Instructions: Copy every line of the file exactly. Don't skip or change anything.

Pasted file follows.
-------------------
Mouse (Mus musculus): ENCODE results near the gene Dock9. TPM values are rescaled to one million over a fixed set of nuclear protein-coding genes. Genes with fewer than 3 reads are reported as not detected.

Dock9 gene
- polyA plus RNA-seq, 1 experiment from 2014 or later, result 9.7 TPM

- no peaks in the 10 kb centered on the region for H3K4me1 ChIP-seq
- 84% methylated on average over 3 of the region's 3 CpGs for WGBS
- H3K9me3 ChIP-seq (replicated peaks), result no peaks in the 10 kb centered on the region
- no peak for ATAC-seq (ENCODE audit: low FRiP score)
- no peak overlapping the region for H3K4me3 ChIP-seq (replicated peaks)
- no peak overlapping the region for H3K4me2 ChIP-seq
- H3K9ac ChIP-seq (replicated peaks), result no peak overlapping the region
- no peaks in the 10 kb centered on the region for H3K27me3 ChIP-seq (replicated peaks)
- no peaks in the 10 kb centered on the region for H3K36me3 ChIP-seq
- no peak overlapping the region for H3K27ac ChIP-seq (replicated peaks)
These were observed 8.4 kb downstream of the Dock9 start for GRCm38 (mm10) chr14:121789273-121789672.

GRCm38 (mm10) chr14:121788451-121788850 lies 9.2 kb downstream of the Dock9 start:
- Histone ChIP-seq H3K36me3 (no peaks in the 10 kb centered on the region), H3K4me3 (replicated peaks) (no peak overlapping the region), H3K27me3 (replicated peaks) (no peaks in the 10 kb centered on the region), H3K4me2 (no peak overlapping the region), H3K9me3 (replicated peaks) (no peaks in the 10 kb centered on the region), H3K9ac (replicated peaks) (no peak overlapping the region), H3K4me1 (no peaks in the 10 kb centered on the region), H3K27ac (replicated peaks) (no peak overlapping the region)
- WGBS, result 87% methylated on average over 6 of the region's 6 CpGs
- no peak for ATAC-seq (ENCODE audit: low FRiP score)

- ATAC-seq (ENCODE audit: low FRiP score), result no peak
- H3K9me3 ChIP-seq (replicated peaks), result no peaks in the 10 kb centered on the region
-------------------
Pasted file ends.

Mouse (Mus musculus): ENCODE results near the gene Dock9. TPM values are rescaled to one million over a fixed set of nuclear protein-coding genes. Genes with fewer than 3 reads are reported as not detected.

Dock9 gene
- polyA plus RNA-seq, 1 experiment from 2014 or later, result 9.7 TPM

- no peaks in the 10 kb centered on the region for H3K4me1 ChIP-seq
- 84% methylated on average over 3 of the region's 3 CpGs for WGBS
- H3K9me3 ChIP-seq (replicated peaks), result no peaks in the 10 kb centered on the region
- no peak for ATAC-seq (ENCODE audit: low FRiP score)
- no peak overlapping the region for H3K4me3 ChIP-seq (replicated peaks)
- no peak overlapping the region for H3K4me2 ChIP-seq
- H3K9ac ChIP-seq (replicated peaks), result no peak overlapping the region
- no peaks in the 10 kb centered on the region for H3K27me3 ChIP-seq (replicated peaks)
- no peaks in the 10 kb centered on the region for H3K36me3 ChIP-seq
- no peak overlapping the region for H3K27ac ChIP-seq (replicated peaks)
These were observed 8.4 kb downstream of the Dock9 start for GRCm38 (mm10) chr14:121789273-121789672.

GRCm38 (mm10) chr14:121788451-121788850 lies 9.2 kb downstream of the Dock9 start:
- Histone ChIP-seq H3K36me3 (no peaks in the 10 kb centered on the region), H3K4me3 (replicated peaks) (no peak overlapping the region), H3K27me3 (replicated peaks) (no peaks in the 10 kb centered on the region), H3K4me2 (no peak overlapping the region), H3K9me3 (replicated peaks) (no peaks in the 10 kb centered on the region), H3K9ac (replicated peaks) (no peak overlapping the region), H3K4me1 (no peaks in the 10 kb centered on the region), H3K27ac (replicated peaks) (no peak overlapping the region)
- WGBS, result 87% methylated on average over 6 of the region's 6 CpGs
- no peak for ATAC-seq (ENCODE audit: low FRiP score)

- ATAC-seq (ENCODE audit: low FRiP score), result no peak
- H3K9me3 ChIP-seq (replicated peaks), result no peaks in the 10 kb centered on the region